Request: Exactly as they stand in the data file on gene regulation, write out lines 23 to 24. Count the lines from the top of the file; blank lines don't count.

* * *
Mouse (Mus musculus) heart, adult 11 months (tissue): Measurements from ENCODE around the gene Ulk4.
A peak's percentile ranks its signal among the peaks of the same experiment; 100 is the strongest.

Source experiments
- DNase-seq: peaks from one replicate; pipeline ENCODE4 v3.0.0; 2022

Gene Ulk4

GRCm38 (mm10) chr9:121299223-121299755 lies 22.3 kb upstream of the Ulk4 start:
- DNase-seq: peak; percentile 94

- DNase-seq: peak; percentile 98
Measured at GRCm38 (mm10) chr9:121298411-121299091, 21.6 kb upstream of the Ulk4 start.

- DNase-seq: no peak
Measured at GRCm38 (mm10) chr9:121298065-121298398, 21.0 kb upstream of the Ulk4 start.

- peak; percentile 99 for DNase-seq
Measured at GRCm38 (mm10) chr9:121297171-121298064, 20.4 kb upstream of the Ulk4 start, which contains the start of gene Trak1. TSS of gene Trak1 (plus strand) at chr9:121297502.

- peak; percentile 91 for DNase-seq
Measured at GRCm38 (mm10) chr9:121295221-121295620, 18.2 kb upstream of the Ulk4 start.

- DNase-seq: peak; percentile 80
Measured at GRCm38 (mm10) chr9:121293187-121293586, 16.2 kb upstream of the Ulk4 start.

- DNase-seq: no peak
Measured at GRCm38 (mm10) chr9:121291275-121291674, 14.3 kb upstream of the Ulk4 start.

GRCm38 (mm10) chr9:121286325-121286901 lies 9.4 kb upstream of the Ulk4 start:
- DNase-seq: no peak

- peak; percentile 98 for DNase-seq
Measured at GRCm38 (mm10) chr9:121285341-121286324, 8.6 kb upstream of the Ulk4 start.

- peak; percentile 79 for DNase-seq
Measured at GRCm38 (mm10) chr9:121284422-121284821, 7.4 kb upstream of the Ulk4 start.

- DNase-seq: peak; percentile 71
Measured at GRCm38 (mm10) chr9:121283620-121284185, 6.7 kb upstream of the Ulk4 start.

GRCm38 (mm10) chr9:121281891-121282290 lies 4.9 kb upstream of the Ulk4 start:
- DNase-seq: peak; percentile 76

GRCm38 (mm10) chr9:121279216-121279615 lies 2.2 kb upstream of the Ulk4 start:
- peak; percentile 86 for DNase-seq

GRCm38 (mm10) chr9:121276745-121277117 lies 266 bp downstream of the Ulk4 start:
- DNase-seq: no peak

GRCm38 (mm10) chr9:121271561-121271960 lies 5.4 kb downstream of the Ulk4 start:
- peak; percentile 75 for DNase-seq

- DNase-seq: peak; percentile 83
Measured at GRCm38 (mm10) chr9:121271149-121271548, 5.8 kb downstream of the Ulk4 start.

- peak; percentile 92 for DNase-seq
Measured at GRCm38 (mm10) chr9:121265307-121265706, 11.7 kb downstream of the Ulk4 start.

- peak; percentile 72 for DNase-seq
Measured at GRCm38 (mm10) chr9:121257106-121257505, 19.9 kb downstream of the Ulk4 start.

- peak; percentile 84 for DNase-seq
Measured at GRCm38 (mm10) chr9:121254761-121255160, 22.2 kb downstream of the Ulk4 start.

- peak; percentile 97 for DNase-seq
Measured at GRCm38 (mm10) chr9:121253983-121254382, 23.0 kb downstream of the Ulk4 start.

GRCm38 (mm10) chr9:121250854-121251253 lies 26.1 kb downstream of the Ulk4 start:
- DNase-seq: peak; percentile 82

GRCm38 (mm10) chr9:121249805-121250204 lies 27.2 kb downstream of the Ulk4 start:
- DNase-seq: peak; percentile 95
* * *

Measured at GRCm38 (mm10) chr9:121285341-121286324, 8.6 kb upstream of the Ulk4 start.

- peak; percentile 79 for DNase-seq